A group of students posing for a photo infront of the REXUS rocket in a warehouse.

FerrAS experiment successful despite a hard landing

March 27, 2024

On 14 February 2024 at 1:01 p.m., the REXUS sounding rocket took off from the Esrange spaceport in Sweden on a 15-minute space mission at an altitude of 78.5 kilometers. Also on board: The FerrAS experiment, which tested the suitability of new, wear-free pump systems for use in space under zero-gravity conditions.
[Picture: KSat e.V.]

Everything went smoothly until the end of the mission - which proved a hard test for the students' nerves. The REXUS 31 flight ended with a non-nominal trajectory. This means that the rocket made a hard landing, but the experimental module developed by the Small Satellite Student Society (KSat e.V.), survived the landing unscathed.

"We have been researching ferrofluids for several years in order to demonstrate the resilience and reliability of this technology," says Manfred Ehresmann, FerrAS project supervisor and employee at the Institute of Space Systems at the University of Stuttgart. "The fact that it survived a free fall from a height of almost 80 kilometers exceeded our expectations."

Data help to verify ferrofluid technology in space

The FerrAS experiment consists of two parts: A linear pump and a displacement pump, both of which work by using magnetic fields, permanent magnets and ferrofluid, a magnetic liquid.

During the course of the mission, both systems provided reliable data on their pumping behavior, such as flow rates, power consumption, temperature development and pressure. The strong launch acceleration and the absence of gravity had a clear influence on the behavior of the systems during the rocket's parabolic flight. Clear evidence that the experiment was a success. With this data, the students can now evaluate the pump systems in terms of their performance, efficiency and application limits.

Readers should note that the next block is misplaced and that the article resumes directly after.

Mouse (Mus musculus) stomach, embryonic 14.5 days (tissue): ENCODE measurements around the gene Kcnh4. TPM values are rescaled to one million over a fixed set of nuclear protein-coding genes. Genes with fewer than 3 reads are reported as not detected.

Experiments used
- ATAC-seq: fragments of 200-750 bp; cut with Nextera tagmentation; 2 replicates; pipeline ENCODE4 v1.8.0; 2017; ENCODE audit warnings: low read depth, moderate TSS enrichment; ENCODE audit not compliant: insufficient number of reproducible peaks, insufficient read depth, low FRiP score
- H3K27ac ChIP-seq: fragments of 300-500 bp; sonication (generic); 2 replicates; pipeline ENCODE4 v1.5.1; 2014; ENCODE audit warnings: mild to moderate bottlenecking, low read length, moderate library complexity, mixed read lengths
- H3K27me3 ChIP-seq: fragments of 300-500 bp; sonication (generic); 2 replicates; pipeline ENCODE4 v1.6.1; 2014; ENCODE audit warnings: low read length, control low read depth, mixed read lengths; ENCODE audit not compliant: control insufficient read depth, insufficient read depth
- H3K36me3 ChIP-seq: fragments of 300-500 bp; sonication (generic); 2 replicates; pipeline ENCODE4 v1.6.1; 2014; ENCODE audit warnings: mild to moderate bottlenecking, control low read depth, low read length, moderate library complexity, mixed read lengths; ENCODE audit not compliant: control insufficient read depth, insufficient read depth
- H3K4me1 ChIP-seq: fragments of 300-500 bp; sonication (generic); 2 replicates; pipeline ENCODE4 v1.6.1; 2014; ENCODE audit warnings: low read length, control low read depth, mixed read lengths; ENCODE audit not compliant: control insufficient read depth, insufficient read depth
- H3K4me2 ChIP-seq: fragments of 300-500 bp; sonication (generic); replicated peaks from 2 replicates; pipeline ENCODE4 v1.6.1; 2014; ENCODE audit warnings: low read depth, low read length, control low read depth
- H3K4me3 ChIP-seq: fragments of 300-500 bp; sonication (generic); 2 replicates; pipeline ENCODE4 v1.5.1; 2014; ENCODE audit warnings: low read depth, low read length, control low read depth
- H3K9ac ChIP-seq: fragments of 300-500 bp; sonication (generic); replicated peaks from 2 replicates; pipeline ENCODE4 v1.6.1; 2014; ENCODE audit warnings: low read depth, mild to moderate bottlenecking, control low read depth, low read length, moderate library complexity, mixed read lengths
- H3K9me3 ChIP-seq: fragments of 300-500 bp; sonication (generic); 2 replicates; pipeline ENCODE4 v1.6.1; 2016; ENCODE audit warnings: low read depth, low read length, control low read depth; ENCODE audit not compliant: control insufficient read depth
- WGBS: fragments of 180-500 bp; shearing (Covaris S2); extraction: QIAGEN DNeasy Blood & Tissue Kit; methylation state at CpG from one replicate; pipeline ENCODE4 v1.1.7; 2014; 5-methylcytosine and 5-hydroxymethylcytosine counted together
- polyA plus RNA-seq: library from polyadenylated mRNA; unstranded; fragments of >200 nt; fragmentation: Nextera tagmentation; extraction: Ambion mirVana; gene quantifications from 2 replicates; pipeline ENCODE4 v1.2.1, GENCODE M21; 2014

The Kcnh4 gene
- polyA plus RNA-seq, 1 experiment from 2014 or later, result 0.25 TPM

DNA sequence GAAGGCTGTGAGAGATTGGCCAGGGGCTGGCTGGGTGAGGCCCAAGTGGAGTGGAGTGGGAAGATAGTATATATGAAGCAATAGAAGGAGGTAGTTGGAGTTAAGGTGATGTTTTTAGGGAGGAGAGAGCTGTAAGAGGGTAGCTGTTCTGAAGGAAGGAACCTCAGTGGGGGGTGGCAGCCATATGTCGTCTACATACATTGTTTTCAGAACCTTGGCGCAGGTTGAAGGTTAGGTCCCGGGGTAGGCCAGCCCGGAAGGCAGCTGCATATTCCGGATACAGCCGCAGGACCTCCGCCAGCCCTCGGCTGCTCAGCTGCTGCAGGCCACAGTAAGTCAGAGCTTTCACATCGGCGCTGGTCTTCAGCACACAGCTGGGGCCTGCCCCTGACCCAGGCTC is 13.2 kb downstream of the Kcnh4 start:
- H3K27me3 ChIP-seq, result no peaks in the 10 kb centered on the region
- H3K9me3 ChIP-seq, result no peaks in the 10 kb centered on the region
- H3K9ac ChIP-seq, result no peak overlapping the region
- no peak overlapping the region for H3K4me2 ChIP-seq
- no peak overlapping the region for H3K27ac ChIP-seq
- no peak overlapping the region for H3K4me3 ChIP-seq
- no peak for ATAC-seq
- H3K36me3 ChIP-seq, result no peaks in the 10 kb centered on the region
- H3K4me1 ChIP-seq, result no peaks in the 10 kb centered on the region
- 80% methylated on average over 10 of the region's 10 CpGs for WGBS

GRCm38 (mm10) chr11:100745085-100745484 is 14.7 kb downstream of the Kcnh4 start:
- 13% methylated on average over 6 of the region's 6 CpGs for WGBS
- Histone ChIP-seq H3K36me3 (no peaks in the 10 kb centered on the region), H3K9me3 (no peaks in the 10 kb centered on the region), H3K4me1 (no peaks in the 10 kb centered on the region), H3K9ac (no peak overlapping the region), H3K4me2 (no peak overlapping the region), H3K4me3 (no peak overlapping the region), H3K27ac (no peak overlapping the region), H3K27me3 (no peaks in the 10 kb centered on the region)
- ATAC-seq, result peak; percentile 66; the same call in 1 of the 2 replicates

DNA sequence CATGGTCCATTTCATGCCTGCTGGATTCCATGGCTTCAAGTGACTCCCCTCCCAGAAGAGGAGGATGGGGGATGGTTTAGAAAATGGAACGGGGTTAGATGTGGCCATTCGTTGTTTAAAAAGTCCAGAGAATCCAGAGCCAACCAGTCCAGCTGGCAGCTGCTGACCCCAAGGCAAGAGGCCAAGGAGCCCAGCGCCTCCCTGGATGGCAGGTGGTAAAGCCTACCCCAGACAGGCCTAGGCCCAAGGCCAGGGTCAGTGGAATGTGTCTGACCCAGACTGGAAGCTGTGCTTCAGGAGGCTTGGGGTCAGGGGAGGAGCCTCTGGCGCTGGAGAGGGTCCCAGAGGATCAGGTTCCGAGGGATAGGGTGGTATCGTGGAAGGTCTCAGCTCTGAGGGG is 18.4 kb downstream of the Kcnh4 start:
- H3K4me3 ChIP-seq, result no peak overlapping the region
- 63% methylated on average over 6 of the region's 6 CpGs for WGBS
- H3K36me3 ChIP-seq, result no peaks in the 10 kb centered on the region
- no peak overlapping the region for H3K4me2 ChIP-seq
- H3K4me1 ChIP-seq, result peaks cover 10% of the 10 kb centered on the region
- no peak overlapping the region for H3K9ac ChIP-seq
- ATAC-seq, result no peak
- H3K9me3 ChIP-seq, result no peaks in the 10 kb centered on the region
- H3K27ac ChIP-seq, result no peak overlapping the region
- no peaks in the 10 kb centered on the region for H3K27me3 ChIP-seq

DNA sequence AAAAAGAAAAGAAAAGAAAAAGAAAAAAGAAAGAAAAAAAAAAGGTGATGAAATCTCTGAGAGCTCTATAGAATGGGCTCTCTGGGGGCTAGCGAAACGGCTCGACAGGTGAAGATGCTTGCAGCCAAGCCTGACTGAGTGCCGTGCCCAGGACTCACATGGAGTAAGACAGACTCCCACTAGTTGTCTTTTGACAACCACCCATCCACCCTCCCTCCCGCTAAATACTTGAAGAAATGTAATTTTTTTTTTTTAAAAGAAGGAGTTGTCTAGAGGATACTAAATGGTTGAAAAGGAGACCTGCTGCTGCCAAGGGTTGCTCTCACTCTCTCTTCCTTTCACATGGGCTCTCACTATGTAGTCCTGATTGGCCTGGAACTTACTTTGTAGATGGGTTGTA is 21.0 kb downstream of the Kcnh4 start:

The students are gathering around a table to examine the experiment module. One of the students is holding a camera close over the module.
The students have been evaluating the experiment to enhance the technology readiness level of ferrofluid pumps for space travel.

"We are thrilled and proud that our experiment was successful," says Michael Steinert, FerrAS student project manager. "Our efforts have paid off, and we have substantially enhanced the technology readiness level (TRL) of ferrofluid pumps for space travel." The analysis remains intriguing as we are also observing previously unexplained behavior in the data.

Follow-up project already in sight

The students successfully simulated the entire mission trajectory for the displacement pump in the original setup, thus gathering additional reference data under Earth's gravity conditions. This is not possible for the linear pump, as it was partially damaged during the landingThe reference data offer insights into observed behaviors that may not be solely attributed to the zero-gravity environment.

A student holds the experiment module proudly into the camera.
The students feel relieved that the linear pump has made it back on earth without any damage and provides reliable data.

In addition to evaluating the data, KSat e.V. is already developing a follow-up project. With FINIX, the next flight on a REXUS rocket is scheduled for one year from now. The students want to test an improved version of the displacement pump and a new electrical switch.

This image shows Jacqueline Gehrke

Jacqueline Gehrke



This image shows Manfred Ehresmann

Manfred Ehresmann


Systemsengineer and Research Assistant

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